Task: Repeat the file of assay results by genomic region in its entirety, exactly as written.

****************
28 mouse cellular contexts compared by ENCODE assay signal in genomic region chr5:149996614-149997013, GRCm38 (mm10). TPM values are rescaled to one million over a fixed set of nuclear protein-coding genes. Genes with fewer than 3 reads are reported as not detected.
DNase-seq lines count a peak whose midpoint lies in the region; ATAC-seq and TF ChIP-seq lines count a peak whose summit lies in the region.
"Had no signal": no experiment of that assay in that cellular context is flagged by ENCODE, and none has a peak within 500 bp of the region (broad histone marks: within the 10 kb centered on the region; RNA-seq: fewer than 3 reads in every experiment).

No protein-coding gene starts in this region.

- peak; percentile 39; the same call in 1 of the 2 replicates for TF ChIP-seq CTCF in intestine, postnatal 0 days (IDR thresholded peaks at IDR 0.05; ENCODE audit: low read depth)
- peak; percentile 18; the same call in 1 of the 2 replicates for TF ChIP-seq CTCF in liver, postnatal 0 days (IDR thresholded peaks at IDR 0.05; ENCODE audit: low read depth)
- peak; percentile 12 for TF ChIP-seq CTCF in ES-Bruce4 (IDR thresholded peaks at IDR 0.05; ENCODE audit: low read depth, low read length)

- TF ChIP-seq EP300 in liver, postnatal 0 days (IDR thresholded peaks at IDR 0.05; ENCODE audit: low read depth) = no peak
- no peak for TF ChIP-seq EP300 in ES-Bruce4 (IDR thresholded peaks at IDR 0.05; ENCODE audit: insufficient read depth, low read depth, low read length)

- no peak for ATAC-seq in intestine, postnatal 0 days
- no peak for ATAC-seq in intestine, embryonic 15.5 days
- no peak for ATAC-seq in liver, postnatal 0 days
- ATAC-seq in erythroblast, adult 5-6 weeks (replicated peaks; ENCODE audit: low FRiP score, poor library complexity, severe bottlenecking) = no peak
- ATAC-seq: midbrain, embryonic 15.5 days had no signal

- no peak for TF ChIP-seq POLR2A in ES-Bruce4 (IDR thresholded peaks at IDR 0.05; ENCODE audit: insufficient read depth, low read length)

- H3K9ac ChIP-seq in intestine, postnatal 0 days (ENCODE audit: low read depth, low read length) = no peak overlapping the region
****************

28 mouse cellular contexts compared by ENCODE assay signal in genomic region chr5:149996614-149997013, GRCm38 (mm10). TPM values are rescaled to one million over a fixed set of nuclear protein-coding genes. Genes with fewer than 3 reads are reported as not detected.
DNase-seq lines count a peak whose midpoint lies in the region; ATAC-seq and TF ChIP-seq lines count a peak whose summit lies in the region.
"Had no signal": no experiment of that assay in that cellular context is flagged by ENCODE, and none has a peak within 500 bp of the region (broad histone marks: within the 10 kb centered on the region; RNA-seq: fewer than 3 reads in every experiment).

No protein-coding gene starts in this region.

- peak; percentile 39; the same call in 1 of the 2 replicates for TF ChIP-seq CTCF in intestine, postnatal 0 days (IDR thresholded peaks at IDR 0.05; ENCODE audit: low read depth)
- peak; percentile 18; the same call in 1 of the 2 replicates for TF ChIP-seq CTCF in liver, postnatal 0 days (IDR thresholded peaks at IDR 0.05; ENCODE audit: low read depth)
- peak; percentile 12 for TF ChIP-seq CTCF in ES-Bruce4 (IDR thresholded peaks at IDR 0.05; ENCODE audit: low read depth, low read length)

- TF ChIP-seq EP300 in liver, postnatal 0 days (IDR thresholded peaks at IDR 0.05; ENCODE audit: low read depth) = no peak
- no peak for TF ChIP-seq EP300 in ES-Bruce4 (IDR thresholded peaks at IDR 0.05; ENCODE audit: insufficient read depth, low read depth, low read length)

- no peak for ATAC-seq in intestine, postnatal 0 days
- no peak for ATAC-seq in intestine, embryonic 15.5 days
- no peak for ATAC-seq in liver, postnatal 0 days
- ATAC-seq in erythroblast, adult 5-6 weeks (replicated peaks; ENCODE audit: low FRiP score, poor library complexity, severe bottlenecking) = no peak
- ATAC-seq: midbrain, embryonic 15.5 days had no signal

- no peak for TF ChIP-seq POLR2A in ES-Bruce4 (IDR thresholded peaks at IDR 0.05; ENCODE audit: insufficient read depth, low read length)

- H3K9ac ChIP-seq in intestine, postnatal 0 days (ENCODE audit: low read depth, low read length) = no peak overlapping the region